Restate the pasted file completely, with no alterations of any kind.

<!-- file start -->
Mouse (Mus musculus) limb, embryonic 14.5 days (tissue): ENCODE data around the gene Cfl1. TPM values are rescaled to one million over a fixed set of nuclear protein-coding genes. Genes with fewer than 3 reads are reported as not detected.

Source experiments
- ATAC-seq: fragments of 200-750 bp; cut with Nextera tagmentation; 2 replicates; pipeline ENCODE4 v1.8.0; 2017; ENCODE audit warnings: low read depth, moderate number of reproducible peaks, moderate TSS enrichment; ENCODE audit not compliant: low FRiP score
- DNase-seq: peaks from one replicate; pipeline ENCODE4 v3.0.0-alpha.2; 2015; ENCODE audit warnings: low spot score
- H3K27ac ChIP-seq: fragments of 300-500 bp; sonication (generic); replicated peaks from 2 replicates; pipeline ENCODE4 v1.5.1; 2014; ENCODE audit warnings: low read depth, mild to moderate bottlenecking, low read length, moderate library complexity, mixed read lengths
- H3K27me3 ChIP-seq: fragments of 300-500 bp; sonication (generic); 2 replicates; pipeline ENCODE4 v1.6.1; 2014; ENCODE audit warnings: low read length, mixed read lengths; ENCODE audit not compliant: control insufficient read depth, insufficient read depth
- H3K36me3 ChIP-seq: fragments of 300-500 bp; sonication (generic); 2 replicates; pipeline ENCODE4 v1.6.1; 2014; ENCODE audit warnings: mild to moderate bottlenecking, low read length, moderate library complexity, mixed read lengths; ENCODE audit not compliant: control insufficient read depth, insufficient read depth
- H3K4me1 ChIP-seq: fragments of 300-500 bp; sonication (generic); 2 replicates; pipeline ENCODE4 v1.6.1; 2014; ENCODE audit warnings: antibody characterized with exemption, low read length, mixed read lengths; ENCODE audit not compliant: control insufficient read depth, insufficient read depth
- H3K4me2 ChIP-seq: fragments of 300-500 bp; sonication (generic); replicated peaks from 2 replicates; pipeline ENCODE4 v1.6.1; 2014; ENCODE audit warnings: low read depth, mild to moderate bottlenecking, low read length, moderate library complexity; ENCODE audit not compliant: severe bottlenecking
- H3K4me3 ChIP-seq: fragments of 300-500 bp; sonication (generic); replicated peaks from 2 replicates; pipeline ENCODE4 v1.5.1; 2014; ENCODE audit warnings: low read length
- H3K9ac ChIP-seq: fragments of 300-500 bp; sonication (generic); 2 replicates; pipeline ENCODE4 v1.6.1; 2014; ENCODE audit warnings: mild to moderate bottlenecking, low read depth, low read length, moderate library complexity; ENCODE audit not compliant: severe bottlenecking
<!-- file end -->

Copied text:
Mouse (Mus musculus) limb, embryonic 14.5 days (tissue): ENCODE data around the gene Cfl1. TPM values are rescaled to one million over a fixed set of nuclear protein-coding genes. Genes with fewer than 3 reads are reported as not detected.

Source experiments
- ATAC-seq: fragments of 200-750 bp; cut with Nextera tagmentation; 2 replicates; pipeline ENCODE4 v1.8.0; 2017; ENCODE audit warnings: low read depth, moderate number of reproducible peaks, moderate TSS enrichment; ENCODE audit not compliant: low FRiP score
- DNase-seq: peaks from one replicate; pipeline ENCODE4 v3.0.0-alpha.2; 2015; ENCODE audit warnings: low spot score
- H3K27ac ChIP-seq: fragments of 300-500 bp; sonication (generic); replicated peaks from 2 replicates; pipeline ENCODE4 v1.5.1; 2014; ENCODE audit warnings: low read depth, mild to moderate bottlenecking, low read length, moderate library complexity, mixed read lengths
- H3K27me3 ChIP-seq: fragments of 300-500 bp; sonication (generic); 2 replicates; pipeline ENCODE4 v1.6.1; 2014; ENCODE audit warnings: low read length, mixed read lengths; ENCODE audit not compliant: control insufficient read depth, insufficient read depth
- H3K36me3 ChIP-seq: fragments of 300-500 bp; sonication (generic); 2 replicates; pipeline ENCODE4 v1.6.1; 2014; ENCODE audit warnings: mild to moderate bottlenecking, low read length, moderate library complexity, mixed read lengths; ENCODE audit not compliant: control insufficient read depth, insufficient read depth
- H3K4me1 ChIP-seq: fragments of 300-500 bp; sonication (generic); 2 replicates; pipeline ENCODE4 v1.6.1; 2014; ENCODE audit warnings: antibody characterized with exemption, low read length, mixed read lengths; ENCODE audit not compliant: control insufficient read depth, insufficient read depth
- H3K4me2 ChIP-seq: fragments of 300-500 bp; sonication (generic); replicated peaks from 2 replicates; pipeline ENCODE4 v1.6.1; 2014; ENCODE audit warnings: low read depth, mild to moderate bottlenecking, low read length, moderate library complexity; ENCODE audit not compliant: severe bottlenecking
- H3K4me3 ChIP-seq: fragments of 300-500 bp; sonication (generic); replicated peaks from 2 replicates; pipeline ENCODE4 v1.5.1; 2014; ENCODE audit warnings: low read length
- H3K9ac ChIP-seq: fragments of 300-500 bp; sonication (generic); 2 replicates; pipeline ENCODE4 v1.6.1; 2014; ENCODE audit warnings: mild to moderate bottlenecking, low read depth, low read length, moderate library complexity; ENCODE audit not compliant: severe bottlenecking